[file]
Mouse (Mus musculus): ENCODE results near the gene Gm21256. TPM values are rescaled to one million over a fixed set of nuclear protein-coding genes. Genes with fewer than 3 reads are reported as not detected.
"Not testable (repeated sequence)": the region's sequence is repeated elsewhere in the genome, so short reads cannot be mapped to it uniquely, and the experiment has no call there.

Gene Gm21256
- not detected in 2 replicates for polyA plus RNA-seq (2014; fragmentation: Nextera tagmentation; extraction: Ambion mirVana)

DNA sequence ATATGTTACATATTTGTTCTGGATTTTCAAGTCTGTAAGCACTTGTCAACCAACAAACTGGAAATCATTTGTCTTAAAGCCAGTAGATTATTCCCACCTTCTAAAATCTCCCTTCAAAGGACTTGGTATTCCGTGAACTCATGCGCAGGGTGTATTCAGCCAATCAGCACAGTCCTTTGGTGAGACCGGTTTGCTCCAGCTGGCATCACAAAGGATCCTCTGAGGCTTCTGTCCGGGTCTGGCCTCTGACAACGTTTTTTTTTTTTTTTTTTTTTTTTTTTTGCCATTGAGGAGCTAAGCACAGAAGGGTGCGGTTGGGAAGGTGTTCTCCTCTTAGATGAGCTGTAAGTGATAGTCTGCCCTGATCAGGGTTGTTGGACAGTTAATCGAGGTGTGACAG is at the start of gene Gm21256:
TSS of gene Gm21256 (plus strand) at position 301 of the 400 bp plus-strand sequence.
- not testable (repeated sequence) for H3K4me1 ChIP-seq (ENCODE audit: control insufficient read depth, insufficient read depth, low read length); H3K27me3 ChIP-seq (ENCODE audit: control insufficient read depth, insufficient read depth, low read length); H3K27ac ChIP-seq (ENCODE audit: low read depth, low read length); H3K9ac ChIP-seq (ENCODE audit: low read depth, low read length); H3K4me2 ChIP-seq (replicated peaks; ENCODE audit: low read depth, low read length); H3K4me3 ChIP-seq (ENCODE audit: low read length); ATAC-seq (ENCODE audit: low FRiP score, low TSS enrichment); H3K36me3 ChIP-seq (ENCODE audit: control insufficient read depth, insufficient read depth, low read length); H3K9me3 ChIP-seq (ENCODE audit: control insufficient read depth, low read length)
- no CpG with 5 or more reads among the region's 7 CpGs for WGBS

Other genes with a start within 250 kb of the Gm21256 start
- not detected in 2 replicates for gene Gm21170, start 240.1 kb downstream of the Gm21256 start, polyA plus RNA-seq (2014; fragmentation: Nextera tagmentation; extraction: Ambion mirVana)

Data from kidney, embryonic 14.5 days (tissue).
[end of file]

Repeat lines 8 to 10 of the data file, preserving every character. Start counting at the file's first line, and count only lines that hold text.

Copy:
- no CpG with 5 or more reads among the region's 7 CpGs for WGBS

Other genes with a start within 250 kb of the Gm21256 start
- not detected in 2 replicates for gene Gm21170, start 240.1 kb downstream of the Gm21256 start, polyA plus RNA-seq (2014; fragmentation: Nextera tagmentation; extraction: Ambion mirVana)